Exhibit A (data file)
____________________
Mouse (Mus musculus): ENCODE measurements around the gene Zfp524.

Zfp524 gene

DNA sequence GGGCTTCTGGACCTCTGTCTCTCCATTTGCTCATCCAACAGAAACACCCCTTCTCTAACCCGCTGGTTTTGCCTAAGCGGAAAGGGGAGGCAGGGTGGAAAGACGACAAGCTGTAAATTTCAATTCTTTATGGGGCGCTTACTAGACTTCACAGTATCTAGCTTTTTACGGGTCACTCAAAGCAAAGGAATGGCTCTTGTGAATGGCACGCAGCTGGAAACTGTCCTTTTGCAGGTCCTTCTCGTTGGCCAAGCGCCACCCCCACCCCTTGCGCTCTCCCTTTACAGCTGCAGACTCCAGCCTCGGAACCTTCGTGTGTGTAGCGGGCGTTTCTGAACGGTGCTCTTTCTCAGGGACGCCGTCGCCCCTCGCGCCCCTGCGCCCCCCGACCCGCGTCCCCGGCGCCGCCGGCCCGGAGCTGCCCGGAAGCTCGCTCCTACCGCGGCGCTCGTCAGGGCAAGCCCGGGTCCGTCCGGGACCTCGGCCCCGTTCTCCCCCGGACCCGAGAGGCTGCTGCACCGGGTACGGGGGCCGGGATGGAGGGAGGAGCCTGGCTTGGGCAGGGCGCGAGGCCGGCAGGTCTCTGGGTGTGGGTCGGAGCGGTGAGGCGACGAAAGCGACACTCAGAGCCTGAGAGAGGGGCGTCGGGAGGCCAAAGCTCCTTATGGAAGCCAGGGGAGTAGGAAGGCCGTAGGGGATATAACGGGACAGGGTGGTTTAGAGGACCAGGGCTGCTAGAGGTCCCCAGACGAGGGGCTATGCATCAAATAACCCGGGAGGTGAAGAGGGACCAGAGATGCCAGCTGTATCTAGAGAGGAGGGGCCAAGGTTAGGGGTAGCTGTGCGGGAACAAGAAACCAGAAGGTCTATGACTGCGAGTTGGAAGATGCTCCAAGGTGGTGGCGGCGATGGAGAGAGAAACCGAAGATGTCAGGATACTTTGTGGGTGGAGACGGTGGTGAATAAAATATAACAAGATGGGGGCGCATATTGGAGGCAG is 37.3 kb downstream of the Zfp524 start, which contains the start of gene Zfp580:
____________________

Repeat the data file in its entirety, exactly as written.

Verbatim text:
Mouse (Mus musculus): ENCODE measurements around the gene Zfp524.

Zfp524 gene

DNA sequence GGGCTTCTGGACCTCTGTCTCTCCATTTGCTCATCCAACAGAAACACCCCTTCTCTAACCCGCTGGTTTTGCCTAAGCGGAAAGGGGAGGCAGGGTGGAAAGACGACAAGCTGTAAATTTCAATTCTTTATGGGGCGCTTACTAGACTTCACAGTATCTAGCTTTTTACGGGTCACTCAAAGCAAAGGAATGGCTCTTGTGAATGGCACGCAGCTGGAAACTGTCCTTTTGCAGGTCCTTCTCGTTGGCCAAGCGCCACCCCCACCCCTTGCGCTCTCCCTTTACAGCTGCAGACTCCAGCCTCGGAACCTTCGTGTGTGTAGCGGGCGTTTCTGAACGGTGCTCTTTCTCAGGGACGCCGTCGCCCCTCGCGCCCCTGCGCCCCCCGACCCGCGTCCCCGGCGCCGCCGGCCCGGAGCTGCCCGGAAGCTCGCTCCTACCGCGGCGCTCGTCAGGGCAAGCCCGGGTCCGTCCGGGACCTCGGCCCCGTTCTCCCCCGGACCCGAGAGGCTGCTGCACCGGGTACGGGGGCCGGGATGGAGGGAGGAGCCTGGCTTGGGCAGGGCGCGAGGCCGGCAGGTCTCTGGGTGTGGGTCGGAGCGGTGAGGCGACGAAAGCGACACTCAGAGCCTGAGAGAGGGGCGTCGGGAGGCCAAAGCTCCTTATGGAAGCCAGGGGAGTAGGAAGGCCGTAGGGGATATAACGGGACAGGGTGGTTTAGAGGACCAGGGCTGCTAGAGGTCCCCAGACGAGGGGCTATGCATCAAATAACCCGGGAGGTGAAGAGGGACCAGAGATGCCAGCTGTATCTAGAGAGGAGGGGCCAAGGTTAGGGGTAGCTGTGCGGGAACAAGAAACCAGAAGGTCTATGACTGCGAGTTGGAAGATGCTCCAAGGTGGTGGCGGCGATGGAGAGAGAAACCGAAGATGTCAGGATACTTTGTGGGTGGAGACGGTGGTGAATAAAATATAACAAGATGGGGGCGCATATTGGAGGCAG is 37.3 kb downstream of the Zfp524 start, which contains the start of gene Zfp580: